Gender Roles In Gothic Literature

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There exists a very real relationship between the Female Gothic novel of the late eighteenth and early nineteenth-century and the social context of women at that time. This new class of fiction is essentially treated by women as it addresses women’s experiences offered an opportunity to address “the hidden, unspeakable reality of women’s lives: not just their lives in the private inner world of the psyche, but also their social and economic lives in a real world of patriarchal institutions” (DeLamotte 165). Notwithstanding the success of male Gothicists, Gothic fiction is perceived as a female-dominated genre as Leonard Wolf writes:
Despite the triumphs of Lewis and Maturin, the Gothic novel was something of a cottage industry of middle-class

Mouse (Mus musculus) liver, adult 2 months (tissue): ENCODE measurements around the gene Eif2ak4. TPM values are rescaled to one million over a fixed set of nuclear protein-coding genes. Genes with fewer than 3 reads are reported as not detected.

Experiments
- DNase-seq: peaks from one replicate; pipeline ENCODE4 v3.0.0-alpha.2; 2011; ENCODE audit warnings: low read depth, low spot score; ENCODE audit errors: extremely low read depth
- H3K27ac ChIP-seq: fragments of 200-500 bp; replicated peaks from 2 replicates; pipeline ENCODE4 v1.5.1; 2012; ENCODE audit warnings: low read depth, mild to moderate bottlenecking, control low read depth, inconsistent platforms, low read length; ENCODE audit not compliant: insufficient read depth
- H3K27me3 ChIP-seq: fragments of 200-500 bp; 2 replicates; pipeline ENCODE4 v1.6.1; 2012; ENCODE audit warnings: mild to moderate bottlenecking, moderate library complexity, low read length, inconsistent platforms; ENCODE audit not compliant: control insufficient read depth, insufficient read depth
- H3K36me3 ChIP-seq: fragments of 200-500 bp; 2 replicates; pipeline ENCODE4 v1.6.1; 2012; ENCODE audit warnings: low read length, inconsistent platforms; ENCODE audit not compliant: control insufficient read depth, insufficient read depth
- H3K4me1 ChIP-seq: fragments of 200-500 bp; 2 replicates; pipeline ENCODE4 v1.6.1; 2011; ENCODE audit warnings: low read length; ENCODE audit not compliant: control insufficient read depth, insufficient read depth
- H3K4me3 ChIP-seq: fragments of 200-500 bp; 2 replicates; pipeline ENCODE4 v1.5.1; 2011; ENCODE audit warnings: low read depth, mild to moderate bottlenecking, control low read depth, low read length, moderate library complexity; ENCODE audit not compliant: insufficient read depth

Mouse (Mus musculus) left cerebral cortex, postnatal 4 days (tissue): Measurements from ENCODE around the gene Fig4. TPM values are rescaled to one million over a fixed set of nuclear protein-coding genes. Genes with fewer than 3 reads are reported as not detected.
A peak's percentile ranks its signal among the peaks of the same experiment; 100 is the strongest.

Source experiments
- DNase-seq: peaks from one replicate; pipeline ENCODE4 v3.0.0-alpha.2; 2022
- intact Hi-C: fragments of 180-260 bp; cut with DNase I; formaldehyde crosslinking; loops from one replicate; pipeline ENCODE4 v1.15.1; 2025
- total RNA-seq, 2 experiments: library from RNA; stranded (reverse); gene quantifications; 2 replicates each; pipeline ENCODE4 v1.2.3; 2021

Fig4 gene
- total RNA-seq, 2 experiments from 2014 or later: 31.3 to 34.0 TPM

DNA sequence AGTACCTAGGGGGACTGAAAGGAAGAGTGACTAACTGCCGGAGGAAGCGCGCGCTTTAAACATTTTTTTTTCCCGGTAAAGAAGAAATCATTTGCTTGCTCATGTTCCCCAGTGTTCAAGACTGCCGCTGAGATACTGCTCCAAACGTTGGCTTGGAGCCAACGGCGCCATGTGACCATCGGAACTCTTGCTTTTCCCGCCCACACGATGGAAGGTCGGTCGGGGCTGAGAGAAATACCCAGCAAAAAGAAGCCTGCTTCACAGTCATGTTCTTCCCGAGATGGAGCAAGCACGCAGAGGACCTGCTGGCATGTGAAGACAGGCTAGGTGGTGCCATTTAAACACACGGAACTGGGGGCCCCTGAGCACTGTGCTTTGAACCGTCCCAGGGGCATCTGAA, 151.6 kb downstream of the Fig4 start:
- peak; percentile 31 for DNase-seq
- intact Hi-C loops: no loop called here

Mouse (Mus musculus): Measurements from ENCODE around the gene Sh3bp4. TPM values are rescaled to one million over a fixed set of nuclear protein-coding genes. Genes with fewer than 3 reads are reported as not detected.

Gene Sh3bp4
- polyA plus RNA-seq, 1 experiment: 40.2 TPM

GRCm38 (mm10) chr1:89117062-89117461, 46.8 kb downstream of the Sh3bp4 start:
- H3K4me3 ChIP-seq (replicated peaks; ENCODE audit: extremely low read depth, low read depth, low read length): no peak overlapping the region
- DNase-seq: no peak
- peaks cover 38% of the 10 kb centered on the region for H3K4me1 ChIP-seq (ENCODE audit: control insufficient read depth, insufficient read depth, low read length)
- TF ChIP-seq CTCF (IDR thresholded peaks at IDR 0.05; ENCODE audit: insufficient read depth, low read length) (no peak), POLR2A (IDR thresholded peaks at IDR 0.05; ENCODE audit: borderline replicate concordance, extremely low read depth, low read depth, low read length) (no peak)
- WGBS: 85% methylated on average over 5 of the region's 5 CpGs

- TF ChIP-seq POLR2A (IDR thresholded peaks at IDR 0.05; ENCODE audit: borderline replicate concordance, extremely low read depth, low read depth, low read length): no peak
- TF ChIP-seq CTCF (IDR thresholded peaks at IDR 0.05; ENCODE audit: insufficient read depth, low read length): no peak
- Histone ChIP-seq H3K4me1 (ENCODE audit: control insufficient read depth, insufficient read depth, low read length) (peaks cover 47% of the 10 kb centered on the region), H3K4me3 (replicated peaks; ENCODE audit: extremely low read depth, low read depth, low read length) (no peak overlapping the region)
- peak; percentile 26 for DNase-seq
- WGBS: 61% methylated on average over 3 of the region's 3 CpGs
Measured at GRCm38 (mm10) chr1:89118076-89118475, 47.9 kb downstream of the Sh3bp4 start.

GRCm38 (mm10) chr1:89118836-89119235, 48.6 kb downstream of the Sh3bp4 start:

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It proves its genuine precocity to allow the reader to know about the heroine’s ordeals, feelings of frustration as well as about her victimization within the oppressive patriarchal society. It displays women’s struggles to conceal the politics of gender roles of their epoch and to protest against the Law of the Father.
In her discussion of Gothic tropes, Anne Williams reveals that Female Gothic falls under the rubric of a marginalised genre while identifying the critical reception of the gothic in the pre-romantic era with the categorization of women as peripherized subjects, admitting that this literary form has been “congenial” to them and pleasantly suited to their lower social position (Fleenor The Female Gothic 8).
In one sense, this may have been a reaction to exclusion from the male-dominated ‘higher arts’ of poetic and philosophical discourse: the natural desire to express oneself finding a new and perhaps more congenial form from only gradually found critical respectability (The Gothic Tradition
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